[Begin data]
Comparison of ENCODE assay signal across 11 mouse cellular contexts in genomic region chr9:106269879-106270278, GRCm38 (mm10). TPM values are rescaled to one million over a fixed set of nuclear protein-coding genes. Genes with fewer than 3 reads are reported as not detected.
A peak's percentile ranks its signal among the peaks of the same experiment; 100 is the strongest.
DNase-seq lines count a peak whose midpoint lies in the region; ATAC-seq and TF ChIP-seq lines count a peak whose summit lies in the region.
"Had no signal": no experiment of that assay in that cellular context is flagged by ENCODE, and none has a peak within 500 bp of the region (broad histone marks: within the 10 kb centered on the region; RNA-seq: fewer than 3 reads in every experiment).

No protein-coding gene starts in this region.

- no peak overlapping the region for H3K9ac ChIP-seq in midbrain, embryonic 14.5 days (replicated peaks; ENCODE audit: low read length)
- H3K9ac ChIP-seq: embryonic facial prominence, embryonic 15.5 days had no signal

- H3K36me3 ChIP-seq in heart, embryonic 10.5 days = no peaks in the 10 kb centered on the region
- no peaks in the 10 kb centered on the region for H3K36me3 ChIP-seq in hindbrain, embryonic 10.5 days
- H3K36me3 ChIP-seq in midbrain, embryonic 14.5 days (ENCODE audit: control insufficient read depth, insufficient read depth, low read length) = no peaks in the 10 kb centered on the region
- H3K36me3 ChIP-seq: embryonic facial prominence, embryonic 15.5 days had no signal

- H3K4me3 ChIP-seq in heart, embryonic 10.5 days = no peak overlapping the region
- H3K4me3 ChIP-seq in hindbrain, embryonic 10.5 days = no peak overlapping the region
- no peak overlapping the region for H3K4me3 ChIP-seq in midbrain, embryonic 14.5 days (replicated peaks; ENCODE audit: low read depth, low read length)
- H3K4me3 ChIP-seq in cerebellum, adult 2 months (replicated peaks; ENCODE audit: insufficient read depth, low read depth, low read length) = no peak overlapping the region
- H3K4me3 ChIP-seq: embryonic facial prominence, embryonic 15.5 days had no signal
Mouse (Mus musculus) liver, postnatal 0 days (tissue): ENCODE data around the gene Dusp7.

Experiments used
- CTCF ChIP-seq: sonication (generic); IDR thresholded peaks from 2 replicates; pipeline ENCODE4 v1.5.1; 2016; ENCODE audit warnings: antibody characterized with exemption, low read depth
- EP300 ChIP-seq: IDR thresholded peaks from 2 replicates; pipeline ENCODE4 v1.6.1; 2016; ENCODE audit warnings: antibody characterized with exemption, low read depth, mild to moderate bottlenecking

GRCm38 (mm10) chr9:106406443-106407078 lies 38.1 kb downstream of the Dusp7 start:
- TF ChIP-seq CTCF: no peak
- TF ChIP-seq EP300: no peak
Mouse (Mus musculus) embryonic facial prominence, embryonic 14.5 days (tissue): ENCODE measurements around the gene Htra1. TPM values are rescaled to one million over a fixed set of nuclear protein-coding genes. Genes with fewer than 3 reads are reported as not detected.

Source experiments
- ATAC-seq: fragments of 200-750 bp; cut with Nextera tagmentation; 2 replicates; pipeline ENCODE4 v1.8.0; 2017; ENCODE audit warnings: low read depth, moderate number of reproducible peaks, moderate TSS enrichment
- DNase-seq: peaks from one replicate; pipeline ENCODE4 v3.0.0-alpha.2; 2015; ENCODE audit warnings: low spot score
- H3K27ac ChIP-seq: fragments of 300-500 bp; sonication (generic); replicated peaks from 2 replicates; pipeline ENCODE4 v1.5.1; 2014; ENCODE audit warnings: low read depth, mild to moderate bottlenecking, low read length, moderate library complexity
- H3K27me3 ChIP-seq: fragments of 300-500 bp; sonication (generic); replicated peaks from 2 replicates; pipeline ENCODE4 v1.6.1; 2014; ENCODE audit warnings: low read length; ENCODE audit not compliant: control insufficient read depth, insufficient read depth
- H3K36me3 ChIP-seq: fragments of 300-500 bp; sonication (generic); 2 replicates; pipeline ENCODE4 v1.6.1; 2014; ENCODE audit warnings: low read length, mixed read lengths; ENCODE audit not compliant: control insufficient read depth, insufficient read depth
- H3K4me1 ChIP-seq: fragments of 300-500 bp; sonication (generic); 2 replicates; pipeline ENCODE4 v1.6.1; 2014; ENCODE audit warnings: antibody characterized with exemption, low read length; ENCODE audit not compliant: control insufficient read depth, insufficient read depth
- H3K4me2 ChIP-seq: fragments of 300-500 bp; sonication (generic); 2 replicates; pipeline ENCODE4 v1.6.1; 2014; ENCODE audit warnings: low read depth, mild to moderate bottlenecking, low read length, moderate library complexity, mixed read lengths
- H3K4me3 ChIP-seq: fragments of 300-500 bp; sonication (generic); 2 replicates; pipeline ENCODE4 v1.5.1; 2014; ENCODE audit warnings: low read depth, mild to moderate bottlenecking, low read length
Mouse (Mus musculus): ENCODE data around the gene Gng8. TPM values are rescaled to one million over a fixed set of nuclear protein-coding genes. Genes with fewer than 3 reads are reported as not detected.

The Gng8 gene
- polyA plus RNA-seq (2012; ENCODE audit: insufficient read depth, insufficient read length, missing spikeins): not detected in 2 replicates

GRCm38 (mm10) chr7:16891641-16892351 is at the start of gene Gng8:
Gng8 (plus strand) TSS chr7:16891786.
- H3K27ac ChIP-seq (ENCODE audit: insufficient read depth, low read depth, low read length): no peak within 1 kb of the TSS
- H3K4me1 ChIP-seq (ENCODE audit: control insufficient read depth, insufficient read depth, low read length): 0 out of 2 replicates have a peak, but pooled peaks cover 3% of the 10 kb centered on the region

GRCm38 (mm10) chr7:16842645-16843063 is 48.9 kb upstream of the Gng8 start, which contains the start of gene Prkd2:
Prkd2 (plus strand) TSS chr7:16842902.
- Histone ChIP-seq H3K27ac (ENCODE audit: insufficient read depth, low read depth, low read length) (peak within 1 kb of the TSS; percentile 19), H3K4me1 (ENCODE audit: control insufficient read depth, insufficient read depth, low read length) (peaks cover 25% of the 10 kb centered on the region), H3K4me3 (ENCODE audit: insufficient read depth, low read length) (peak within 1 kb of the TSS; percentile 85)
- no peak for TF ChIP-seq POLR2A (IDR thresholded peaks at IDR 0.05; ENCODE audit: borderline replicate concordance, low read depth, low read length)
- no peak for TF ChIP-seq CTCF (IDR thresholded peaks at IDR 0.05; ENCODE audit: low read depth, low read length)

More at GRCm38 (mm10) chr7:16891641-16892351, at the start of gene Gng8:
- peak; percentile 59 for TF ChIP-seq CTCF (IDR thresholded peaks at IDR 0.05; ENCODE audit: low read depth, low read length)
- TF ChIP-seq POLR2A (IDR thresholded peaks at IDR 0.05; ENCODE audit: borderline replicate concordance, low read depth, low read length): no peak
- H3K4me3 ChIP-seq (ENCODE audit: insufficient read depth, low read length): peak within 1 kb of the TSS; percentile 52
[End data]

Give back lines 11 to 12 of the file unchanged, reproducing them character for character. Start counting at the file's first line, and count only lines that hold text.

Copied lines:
- H3K36me3 ChIP-seq: embryonic facial prominence, embryonic 15.5 days had no signal

- H3K4me3 ChIP-seq in heart, embryonic 10.5 days = no peak overlapping the region